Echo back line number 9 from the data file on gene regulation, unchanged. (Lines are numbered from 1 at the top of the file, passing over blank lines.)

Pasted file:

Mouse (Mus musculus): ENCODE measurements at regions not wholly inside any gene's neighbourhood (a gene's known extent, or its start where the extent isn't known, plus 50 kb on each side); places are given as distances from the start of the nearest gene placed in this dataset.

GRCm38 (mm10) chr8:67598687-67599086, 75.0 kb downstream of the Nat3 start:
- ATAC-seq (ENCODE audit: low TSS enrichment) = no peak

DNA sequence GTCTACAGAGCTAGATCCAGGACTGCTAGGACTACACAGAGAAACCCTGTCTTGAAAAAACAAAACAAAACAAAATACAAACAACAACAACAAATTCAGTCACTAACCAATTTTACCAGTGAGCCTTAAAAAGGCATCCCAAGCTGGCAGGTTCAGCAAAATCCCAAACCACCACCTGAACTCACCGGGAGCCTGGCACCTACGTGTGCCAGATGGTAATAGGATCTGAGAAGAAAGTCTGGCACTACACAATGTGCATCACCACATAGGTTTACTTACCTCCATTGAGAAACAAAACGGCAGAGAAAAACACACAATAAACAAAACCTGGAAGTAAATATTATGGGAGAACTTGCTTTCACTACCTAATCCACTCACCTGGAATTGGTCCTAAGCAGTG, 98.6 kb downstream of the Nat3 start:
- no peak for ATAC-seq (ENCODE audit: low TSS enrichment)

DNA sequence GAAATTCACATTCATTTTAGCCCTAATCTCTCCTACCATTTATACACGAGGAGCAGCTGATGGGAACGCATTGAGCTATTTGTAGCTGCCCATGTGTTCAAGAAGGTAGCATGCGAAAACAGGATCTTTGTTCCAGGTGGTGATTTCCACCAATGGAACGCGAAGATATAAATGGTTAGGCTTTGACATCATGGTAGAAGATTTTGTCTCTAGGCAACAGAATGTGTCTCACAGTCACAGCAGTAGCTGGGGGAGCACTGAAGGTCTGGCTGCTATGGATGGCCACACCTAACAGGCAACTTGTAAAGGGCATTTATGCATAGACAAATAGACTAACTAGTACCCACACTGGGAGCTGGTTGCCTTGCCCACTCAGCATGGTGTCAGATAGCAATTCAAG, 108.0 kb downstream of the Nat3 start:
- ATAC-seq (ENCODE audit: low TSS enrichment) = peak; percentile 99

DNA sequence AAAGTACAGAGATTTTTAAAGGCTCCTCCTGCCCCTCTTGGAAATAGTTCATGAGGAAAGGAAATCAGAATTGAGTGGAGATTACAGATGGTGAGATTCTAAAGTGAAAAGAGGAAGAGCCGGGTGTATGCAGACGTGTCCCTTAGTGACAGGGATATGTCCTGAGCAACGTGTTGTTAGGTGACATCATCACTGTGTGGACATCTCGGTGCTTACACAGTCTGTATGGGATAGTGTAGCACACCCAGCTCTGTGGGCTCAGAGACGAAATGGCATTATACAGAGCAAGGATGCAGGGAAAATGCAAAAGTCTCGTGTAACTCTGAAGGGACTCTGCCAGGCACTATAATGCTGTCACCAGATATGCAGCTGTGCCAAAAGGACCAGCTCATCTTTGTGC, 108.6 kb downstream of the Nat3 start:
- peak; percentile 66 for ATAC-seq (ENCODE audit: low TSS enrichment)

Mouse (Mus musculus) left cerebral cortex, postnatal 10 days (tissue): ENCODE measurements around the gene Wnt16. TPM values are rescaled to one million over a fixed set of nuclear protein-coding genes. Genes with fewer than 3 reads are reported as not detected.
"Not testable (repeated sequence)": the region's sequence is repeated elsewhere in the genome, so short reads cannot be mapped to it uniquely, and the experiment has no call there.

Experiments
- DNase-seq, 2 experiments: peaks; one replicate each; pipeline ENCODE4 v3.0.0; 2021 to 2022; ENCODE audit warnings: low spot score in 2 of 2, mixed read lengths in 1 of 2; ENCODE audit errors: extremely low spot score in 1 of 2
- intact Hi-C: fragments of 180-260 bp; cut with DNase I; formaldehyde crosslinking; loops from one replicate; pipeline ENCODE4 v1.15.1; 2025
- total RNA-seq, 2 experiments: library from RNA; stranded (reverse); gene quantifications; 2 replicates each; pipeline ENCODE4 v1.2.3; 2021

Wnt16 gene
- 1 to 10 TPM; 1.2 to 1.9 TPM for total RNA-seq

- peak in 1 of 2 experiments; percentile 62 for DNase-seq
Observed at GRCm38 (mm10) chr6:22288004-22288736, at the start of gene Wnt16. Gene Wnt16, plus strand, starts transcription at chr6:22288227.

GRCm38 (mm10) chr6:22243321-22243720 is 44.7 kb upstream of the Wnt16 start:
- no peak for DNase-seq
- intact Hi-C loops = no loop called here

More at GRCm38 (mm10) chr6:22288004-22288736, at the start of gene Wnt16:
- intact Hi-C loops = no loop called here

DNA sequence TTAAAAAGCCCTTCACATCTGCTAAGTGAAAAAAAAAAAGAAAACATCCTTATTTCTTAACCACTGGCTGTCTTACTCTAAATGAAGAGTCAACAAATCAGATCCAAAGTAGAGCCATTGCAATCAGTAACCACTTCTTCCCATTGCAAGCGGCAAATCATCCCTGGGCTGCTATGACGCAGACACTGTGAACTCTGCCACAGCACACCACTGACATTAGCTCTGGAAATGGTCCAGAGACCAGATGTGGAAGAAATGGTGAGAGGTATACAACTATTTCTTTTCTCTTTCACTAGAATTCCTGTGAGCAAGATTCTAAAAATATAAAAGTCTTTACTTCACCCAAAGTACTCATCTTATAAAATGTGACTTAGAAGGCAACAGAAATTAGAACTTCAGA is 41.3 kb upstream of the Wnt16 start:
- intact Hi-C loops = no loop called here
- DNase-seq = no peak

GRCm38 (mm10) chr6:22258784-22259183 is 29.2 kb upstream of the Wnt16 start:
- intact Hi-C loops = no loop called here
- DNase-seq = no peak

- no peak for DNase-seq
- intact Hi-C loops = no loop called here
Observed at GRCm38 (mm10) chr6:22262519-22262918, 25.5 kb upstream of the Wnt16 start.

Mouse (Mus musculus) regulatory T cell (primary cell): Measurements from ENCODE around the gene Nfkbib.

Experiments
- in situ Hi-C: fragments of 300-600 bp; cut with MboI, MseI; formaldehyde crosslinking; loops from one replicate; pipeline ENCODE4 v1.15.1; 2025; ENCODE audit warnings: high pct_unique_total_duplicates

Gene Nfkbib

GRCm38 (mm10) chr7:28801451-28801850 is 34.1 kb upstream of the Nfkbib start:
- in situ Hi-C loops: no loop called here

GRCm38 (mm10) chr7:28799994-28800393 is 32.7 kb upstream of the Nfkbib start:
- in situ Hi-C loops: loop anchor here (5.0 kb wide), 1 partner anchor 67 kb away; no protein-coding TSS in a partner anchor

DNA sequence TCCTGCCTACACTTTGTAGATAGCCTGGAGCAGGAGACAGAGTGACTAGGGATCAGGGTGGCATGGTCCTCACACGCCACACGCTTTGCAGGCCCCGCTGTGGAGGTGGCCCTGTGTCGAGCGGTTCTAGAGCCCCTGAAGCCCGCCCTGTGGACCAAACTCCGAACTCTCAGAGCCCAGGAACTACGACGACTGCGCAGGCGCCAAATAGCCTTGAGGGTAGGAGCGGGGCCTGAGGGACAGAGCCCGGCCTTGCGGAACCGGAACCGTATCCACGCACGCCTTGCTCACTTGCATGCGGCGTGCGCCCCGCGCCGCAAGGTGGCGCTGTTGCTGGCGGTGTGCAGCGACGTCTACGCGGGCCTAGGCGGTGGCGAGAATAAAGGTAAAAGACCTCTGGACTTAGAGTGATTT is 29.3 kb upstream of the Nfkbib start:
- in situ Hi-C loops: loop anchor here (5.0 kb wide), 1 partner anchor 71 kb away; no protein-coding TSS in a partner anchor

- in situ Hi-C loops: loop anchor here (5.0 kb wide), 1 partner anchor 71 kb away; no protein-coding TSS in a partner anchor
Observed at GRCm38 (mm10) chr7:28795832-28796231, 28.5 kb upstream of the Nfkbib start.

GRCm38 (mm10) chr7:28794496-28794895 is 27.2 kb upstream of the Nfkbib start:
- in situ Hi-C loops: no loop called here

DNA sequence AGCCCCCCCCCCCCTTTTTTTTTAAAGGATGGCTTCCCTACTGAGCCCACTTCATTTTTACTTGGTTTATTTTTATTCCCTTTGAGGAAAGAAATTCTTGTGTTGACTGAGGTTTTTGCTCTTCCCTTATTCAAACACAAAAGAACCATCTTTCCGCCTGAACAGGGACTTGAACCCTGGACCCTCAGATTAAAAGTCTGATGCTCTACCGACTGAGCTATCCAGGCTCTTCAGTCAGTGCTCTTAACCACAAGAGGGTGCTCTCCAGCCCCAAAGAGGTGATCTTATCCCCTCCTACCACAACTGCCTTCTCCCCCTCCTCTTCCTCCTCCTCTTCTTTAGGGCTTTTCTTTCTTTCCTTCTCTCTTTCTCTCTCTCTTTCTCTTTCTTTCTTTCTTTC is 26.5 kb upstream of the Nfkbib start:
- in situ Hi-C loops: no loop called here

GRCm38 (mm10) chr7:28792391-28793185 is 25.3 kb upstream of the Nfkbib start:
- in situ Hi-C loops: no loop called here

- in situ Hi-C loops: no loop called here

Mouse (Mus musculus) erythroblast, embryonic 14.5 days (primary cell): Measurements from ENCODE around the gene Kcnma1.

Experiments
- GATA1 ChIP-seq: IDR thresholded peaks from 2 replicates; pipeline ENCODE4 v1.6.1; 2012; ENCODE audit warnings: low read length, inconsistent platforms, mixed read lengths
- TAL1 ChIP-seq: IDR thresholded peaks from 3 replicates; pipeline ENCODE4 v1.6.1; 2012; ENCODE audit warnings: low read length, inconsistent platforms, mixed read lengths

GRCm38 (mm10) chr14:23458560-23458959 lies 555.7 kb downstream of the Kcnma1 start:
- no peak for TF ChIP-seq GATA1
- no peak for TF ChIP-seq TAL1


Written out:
- peak; percentile 66 for ATAC-seq (ENCODE audit: low TSS enrichment)